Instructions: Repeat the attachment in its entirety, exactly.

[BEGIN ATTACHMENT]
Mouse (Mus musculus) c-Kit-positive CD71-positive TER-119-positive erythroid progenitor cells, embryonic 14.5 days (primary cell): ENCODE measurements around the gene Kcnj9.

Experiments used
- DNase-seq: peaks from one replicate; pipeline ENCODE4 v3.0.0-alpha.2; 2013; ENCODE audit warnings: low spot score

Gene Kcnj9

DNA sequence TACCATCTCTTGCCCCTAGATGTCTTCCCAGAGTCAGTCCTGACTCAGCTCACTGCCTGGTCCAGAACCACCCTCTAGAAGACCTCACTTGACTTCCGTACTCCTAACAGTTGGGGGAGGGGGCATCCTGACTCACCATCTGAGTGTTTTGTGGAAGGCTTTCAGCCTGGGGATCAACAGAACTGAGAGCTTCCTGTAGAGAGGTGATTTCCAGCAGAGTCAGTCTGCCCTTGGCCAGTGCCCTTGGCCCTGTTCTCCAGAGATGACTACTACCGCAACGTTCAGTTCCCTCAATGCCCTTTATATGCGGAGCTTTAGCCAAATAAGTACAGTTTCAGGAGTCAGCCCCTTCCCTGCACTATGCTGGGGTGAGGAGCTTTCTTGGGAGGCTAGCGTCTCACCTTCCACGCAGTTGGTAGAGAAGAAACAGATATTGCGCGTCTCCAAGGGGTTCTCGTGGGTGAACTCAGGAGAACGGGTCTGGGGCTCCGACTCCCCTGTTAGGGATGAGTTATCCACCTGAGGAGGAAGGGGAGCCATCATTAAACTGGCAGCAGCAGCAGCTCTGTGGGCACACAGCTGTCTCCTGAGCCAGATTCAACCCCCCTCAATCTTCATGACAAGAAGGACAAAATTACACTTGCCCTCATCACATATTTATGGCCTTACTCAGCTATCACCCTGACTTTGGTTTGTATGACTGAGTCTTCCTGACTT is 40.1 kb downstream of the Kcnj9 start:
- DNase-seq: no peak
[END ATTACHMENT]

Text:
Mouse (Mus musculus) c-Kit-positive CD71-positive TER-119-positive erythroid progenitor cells, embryonic 14.5 days (primary cell): ENCODE measurements around the gene Kcnj9.

Experiments used
- DNase-seq: peaks from one replicate; pipeline ENCODE4 v3.0.0-alpha.2; 2013; ENCODE audit warnings: low spot score

Gene Kcnj9

DNA sequence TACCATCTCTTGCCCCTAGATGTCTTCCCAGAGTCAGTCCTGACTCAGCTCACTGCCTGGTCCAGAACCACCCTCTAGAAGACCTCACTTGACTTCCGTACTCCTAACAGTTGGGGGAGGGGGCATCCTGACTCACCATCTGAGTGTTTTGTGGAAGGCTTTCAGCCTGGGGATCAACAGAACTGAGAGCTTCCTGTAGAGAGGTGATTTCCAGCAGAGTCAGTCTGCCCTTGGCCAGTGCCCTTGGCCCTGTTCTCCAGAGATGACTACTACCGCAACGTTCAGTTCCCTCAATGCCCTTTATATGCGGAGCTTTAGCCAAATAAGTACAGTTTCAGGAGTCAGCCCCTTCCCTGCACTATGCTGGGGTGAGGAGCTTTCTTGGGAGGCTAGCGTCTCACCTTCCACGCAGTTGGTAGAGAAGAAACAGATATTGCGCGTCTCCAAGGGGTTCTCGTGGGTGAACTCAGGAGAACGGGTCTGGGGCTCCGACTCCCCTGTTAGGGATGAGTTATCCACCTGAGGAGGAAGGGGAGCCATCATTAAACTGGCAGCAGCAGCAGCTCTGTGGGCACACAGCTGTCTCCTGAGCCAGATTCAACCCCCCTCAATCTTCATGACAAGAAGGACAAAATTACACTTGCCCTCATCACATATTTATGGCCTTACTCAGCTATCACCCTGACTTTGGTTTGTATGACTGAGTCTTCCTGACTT is 40.1 kb downstream of the Kcnj9 start:
- DNase-seq: no peak